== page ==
and what are you gonna use for the base?
« Last Edit: October 18, 2007, 04:36:31 PM by ed1380 »
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Offline airman00

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Re: Computer Fans and RC
« Reply #19 on: October 18, 2007, 05:00:33 PM »
Quote
for movement, maybe get a rc tank,


then he might as well buy an r/c hovercraft            :D

but seriously , you don't even need an r/c tank. Get a cheap toy car and connect a regular dc motor to the front steering.

Look for motors from allelectronics.com or electronicsgoldmine.com. They should have some cheap ones

Since the motors are only going one way you do not need an H bridge. However, a fuse or a relay( with capacitor) is never a bad idea
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Offline ed1380

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Re: Computer Fans and RC
« Reply #20 on: October 18, 2007, 05:38:40 PM »
toy cars already have dc motors for steering

reason i said tank, is cause he needs a remote with 2 parallel joysticks
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Offline gamefreakTopic starter

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Re: Computer Fans and RC
« Reply #21 on: October 18, 2007, 06:47:15 PM »
technically all i need is a one channel remote, i could just hook a servo up to a balsa wood rudder and steer like that
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Offline ed1380

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Re: Computer Fans and RC
« Reply #22 on: October 18, 2007, 07:29:18 PM »
technically all i need is a one channel remote, i could just hook a servo up to a balsa wood rudder and steer like that
like ain airboat?
then yes, but what about reverse?
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Re: Computer Fans and RC
« Reply #23 on: October 18, 2007, 08:09:01 PM »
turn around? lol, if we intend to race them then i have no point for reverse, the moment you have to hit 0 speed then you have already lost.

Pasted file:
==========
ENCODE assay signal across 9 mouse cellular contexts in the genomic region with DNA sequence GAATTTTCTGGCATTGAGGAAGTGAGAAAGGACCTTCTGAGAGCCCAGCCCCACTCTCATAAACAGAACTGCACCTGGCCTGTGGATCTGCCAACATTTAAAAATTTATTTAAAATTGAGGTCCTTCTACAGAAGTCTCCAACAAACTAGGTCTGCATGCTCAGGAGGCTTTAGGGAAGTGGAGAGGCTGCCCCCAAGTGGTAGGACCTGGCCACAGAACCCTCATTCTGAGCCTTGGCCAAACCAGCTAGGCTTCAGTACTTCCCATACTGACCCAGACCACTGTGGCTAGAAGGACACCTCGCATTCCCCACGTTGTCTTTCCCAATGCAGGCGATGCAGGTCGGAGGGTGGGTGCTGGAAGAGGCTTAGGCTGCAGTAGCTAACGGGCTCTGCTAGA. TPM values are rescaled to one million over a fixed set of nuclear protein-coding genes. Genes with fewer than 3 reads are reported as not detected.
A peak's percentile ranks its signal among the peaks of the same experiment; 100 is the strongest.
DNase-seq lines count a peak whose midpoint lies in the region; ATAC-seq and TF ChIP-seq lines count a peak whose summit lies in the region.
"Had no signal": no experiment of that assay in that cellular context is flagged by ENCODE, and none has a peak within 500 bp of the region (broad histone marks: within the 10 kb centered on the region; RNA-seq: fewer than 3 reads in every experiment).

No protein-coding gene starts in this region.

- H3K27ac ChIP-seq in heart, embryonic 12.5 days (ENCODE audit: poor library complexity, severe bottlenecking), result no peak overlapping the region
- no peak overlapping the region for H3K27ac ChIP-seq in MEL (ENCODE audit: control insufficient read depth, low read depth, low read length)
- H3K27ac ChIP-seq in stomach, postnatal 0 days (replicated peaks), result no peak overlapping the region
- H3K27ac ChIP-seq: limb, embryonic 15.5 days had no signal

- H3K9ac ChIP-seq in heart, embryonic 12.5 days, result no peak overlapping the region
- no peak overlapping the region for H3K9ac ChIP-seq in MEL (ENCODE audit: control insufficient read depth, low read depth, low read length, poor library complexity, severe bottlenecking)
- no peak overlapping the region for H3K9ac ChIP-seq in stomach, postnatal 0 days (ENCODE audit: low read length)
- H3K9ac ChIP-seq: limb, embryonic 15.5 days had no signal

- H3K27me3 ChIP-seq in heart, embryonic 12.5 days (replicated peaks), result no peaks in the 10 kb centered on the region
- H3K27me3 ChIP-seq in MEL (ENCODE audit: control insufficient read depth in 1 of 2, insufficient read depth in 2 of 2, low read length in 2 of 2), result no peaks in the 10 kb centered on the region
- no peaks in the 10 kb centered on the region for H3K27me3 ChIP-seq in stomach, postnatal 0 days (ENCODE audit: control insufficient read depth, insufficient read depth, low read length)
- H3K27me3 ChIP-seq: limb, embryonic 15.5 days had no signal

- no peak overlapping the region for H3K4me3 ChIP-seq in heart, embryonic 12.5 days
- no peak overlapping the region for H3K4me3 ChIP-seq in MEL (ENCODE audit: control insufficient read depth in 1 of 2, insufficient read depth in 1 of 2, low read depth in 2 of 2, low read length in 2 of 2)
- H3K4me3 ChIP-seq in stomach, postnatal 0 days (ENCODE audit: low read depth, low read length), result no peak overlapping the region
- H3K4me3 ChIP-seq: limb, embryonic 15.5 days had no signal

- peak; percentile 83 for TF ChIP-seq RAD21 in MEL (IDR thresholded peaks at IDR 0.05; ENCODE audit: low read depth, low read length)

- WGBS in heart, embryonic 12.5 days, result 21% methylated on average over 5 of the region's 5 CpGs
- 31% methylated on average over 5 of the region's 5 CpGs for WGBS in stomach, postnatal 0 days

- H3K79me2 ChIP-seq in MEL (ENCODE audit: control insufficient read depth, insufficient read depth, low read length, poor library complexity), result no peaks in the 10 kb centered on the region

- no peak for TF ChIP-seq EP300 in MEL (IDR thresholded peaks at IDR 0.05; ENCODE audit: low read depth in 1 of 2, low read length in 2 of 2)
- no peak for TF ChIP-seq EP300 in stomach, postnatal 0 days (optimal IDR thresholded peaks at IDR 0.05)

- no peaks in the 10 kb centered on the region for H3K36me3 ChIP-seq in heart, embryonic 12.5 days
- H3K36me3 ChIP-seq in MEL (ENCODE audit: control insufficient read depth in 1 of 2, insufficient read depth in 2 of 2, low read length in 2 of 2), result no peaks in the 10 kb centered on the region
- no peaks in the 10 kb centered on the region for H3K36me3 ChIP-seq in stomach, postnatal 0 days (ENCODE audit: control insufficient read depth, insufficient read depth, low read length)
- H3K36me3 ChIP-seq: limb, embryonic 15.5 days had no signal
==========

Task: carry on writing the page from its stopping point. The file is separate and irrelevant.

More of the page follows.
So right now im looking for some powerful fans. hgordon gave me this link:
http://www.hobby-lobby.com/ductfan.htm

but the motor is 70 dollars and uses 14 amps 11 volts, so i need something a little bit more feasible.
any ideas?
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Offline airman00

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Re: Computer Fans and RC
« Reply #24 on: October 18, 2007, 08:15:53 PM »
how big a hovercraft are we talking about?

( in inches please)
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Offline gamefreakTopic starter

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Re: Computer Fans and RC
« Reply #25 on: October 18, 2007, 09:03:22 PM »
lol, inches

7.87401 in by 6.29921 in, 49.6 square inches, it might end up smaller but im trying to see the worst case scenario

i've been using metric since thats what all physics is..
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Re: Computer Fans and RC
« Reply #26 on: October 19, 2007, 06:36:24 AM »
Well thats pretty small.

Look for motors that are used for r/c helicopters , check for them in some hobby store

Also, I would recommend using balsa wood or even styrofoam to make it as light as possible. also, try to use as little batteries as possible to minimize weight.
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Offline ed1380

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Re: Computer Fans and RC
« Reply #27 on: October 19, 2007, 01:14:16 PM »
6x8
wow that's small

IIRC bigger surface area= more lift per unit of energy


those fans are expensive. what about one of those special fan blades and motor and make your own duct.

and maybe one of these motors and some prop http://www.rctoys.com/rc-toys-and-parts/HI-ND3766/RC-PARTS-BRUSHLESS-MOTORS-HIMAX.html
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Offline gamefreakTopic starter

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Re: Computer Fans and RC
« Reply #28 on: October 19, 2007, 02:55:56 PM »
what about this motor? http://cgi.ebay.com/Tamiya-RS540-RS-540-Sport-Tuned-Motor-TT-TL-01-53068_W0QQitemZ130164784291QQihZ003QQcategoryZ44022QQcmdZViewItem
the motor you gave is still pretty expensive, and this is a fairly cheap high powered motor.

the only problem is the amps it uses, 50+ amps so 3000/50000 * 60 is only 3.6 minutes

then give it a plastic model airplane prop and take a block of styrofoam and sand out the center to make an extremely small gap?
« Last Edit: October 19, 2007, 03:02:43 PM by gamefreak »
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Offline airman00

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Re: Computer Fans and RC
« Reply #29 on: October 19, 2007, 03:06:15 PM »
There are plenty of other motors out there. Look for helicopter motors! I have a small helicopter motor that runs on 6 AA batteries and it is very small. Look in hobby stores like towerhobbies.com for helicopter parts.